3 min

Trying it on for size

Halloween is to queer people as Christmas is to Christians. Do you remember those logic questions in the kids’ game IQ 2000? They were like, “Foot is to shoe as hand is to…?” Glove. Or oven mitt. Or giant plush dinosaur claw or whatever.

The point is our queer community loves Halloween — the art of dressing up, going out, engaging in spectacle. It is a holiday of adults reclaiming one of the prime joys of childhood — rummaging through the tickle trunk and assuming the character of someone, or something, else.

Queer adults definitely get how to do Halloween right. However I don’t think we are using this holiday to its true potential for our children. Looking back on my own childhood costumes I realize a lot more could have been done to capitalize on the one day a year when we were encouraged to defy the constraints of our everyday identities. To the tickle trunk and beyond!

As a kid I spent approximately three years under a white sheet with holes cut out for the eyes and arms. It was cheap and easy and you could fit an entire winter parka underneath it, which was my parents’ main criterion for a good costume for a Canadian street event in October. A ghost is gender-neutral and asexual, an amorphous blob that didn’t do much for my exploration of identity one way or the other. Do you remember how obsessed school was with handing out those reflective stickers? A ghost was a very safe costume, Elmer the Safety Elephant-approved.

I spent a year as a flower and a year as a flower girl, the former sewed by mom for the cause and the latter leftover from my aunt’s wedding. Small and dainty was a stretch for me and these costumes, both being decidedly feminine, felt a little silly but they got me good candy so I guess they were all right. I can’t remember if I picked them or not.

I spent a year as a witch with an eyeliner wart, two years as a punk rocker singing into a styrofoam ball on a stick with cut-off mini gloves and this random white skirt from my “church clothes” collection. I definitely tended toward girl-based costumes, though I’m not sure if it was due to external pressures, internal pressures or both. Monsters, goblins, vampires, anything that snarled and drooled blood wasn’t an option — much too unlady-like. My demons, including anger and the healthy expression of it, have always been in disguise. It would have done me good to snarl for a while, snort into the cheezies bowl and not necessarily attribute those ghoulish characters with male identity which, like anger, I was not allowed to play at or bring out.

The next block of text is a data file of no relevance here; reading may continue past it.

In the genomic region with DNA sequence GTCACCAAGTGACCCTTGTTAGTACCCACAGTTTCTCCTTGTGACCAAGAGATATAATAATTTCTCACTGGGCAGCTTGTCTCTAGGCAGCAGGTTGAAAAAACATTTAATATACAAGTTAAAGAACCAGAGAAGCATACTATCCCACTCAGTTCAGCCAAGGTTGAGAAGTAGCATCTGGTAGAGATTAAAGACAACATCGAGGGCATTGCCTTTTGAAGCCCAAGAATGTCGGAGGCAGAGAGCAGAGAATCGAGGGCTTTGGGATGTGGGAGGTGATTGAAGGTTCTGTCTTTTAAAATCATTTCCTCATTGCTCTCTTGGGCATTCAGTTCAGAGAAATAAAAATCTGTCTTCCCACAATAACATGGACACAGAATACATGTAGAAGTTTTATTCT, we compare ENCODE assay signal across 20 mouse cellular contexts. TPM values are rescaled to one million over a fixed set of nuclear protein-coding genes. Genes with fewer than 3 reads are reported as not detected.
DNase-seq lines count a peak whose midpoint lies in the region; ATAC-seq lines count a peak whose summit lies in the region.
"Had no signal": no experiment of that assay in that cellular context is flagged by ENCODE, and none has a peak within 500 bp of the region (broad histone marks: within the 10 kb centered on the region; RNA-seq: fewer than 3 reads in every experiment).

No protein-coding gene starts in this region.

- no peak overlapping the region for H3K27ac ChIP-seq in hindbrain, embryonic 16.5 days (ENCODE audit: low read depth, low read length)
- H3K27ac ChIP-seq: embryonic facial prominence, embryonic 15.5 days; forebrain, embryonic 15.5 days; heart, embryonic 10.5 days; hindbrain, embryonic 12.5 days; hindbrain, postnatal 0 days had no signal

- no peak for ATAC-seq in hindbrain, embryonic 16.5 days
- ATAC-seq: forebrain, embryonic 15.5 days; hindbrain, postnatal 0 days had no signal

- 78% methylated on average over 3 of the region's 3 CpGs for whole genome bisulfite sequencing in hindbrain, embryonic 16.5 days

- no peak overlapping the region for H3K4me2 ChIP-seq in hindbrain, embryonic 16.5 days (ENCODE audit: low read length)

I talk a lot about childhood because so much of my specific struggle as a queer adult is linked to things that happened when I was a child. Not coincidentally I have chosen to work with kids where I see the types of things that went wrong for me and consider how to correct them. Much of what was damaging in my life was the unintended result of well-meaning adults, who were afraid of my identity, of its social determinants and its reflection on them as parents and teachers and as good straight, often Christian, citizens.

Imagine a study unit in grade school called My (Not So) Secret Identity. We’d study the history of costuming, crossdressing, makeup and masks. Who are you? What do you look like at your best? What do you look like at your supposed worst? If you were an animal, what would you be? A colour, a candy, a caricature? If you were a superhero what would your superpower be? Did you ever want to change something about yourself? What would need to happen for you to be okay with yourself every single day? What do you think you are not allowed to be, or afraid of being?

Kids get self-directed anger, how devastating it is to let adults down, and we get, especially as queer adults, how it contributes to them becoming separated from the development of their own unique identity. In my fantasy study unit kids would be assisted, through the work of guest artists, to design a costume that is meaningful, original and a good exploration of those aspects of identity that tend to get buried on other days of the year.

It seems obvious that if we spend more time allowing our children to explore identity when they’re young, they will spend less time feeling lost in their own skin as adults. As every art therapist knows, it is in play that the serious stuff comes out.

I’ve written before about the chicken and egg of my gender identity, how I don’t know which came first: The feeling that I wasn’t fully a girl or my perception of my body as not girl enough. It took me 29 years to do a good boy on Halloween. It doesn’t have to be so literal, but it can be that liberating.